Polydisperse particle-laden jet flows at high Stokes number

Dr. Armin Haghshenas

Particle-laden turbulent flows are extremely complex due to the intrinsic chaotic nature of the carrier-phase turbulence and the random character of the dispersed-phase distribution. In many applications, however, additional complexity often arises from interactions of such flows with other complex phenomena, such as evaporation, melting, and chemical reactions. Although a profound insight into many features of particle-laden turbulent flows has been gained from previous laboratory and numerical studies, characterization of such flows still remains elusive. This lack of characterization is partly because of the aforementioned, intrinsic complexity of the system and partly because of a large number of controlling parameters, namely, Reynolds number, Froude number, particle Stokes number, and mass loading. 
The main objective of this project is to advance our current knowledge of relevant features of polydisperse particle-laden turbulent flows and to synthesize this new knowledge in the optimization of additive manufacturing processes. In this respect, the ability to accurately predict the carrier- and dispersed-phase behavior is of significant essence. For this purpose, we employ numerical simulations and laboratory experiments in a cooperation with the Bremen Institute for Applied Beam Technology (BIAS) to investigate polydisperse particle-laden jets with the focus on the parameter space that is relevant for additive manufacturing applications. The main characteristic of this parameter space is the moderate Reynolds number, the large particle Stokes number, the large mass loading, and the large Froude number.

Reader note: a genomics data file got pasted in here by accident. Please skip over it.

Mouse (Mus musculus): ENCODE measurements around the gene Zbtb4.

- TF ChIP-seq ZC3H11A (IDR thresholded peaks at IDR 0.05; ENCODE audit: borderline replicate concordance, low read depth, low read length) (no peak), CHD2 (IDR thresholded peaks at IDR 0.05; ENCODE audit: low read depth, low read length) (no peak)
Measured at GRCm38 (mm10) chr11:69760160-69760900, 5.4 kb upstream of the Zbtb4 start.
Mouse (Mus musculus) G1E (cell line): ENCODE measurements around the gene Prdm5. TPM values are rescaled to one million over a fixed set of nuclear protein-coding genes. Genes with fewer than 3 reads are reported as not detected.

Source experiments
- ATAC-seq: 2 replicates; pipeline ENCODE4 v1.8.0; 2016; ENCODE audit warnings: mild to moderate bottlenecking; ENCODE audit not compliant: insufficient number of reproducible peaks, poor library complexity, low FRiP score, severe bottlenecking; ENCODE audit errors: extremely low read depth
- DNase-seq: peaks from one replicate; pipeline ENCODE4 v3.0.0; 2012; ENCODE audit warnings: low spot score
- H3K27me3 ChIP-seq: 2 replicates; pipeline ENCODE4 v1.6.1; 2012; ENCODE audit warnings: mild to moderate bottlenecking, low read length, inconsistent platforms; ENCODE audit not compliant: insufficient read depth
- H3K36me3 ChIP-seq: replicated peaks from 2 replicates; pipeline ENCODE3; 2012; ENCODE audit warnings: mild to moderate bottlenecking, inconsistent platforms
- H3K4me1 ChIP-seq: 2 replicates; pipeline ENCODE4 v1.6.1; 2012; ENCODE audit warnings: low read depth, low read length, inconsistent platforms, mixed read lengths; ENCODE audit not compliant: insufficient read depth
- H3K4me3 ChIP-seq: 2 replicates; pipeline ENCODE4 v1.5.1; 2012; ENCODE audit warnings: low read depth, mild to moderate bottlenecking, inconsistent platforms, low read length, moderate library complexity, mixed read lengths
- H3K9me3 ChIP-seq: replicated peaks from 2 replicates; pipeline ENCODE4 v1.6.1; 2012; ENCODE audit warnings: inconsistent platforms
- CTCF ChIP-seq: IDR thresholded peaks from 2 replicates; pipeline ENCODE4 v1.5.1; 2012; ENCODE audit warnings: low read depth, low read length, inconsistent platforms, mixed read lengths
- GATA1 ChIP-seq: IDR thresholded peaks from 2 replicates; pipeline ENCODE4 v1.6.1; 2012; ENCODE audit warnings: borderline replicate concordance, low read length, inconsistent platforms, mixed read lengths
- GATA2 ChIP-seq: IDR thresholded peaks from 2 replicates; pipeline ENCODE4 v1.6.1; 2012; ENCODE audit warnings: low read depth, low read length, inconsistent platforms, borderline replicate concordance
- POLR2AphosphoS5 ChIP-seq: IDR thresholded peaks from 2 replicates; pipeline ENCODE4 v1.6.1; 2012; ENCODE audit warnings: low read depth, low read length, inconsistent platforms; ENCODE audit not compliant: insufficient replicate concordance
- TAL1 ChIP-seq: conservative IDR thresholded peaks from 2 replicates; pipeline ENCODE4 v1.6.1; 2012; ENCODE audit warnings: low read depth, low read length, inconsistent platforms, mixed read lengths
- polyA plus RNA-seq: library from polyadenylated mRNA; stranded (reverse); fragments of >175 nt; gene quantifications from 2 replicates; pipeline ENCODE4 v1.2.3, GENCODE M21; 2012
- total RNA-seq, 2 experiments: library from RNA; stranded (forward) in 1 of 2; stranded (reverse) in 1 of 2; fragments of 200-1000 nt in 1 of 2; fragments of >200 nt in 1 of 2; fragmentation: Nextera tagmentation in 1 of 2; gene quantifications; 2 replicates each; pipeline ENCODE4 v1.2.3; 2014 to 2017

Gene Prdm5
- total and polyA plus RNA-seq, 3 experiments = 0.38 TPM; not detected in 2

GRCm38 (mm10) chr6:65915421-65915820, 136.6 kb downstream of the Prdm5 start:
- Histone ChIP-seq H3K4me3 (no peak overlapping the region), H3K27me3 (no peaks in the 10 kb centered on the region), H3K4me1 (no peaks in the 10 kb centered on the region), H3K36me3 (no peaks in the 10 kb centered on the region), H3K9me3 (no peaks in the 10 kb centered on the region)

For the laboratory experiments, BIAS utilizes the particle image velocimetry to accurately measure the distribution and the velocity of particles at different levels away from the nozzle exit. For the numerical simulations, we employ the Eulerian-Lagrangian method, in which the carrier phase is described as a continuum and governed by the compressible Navier–Stokes equations and the dispersed phase is described in a Lagrangian way with equations of motion for each particle. In addition, the soft-sphere model is used to describe particle-particle interactions. The numerical code has been already implemented in the open source CFD software package OpenFOAM. However, an extensive validation study using previous numerical and experimental literature is performed to assess the capability and the accuracy of the code. 
In the first phase of this research, a set of numerical and laboratory experiments is designed to systematically cover the parameter space of interest for polydisperse particle-laden free jets. An analysis of the momentum and the turbulence kinetic energy budgets is performed to rationalize the results. In the second phase, deposition of particles issuing from discrete coaxial nozzles on a flat surface and the melting process through a laser beam are investigated. An optimization of several aspects of the additive manufacturing, including positions of nozzles and the laser and the mass flow of both phases, is of particular interest.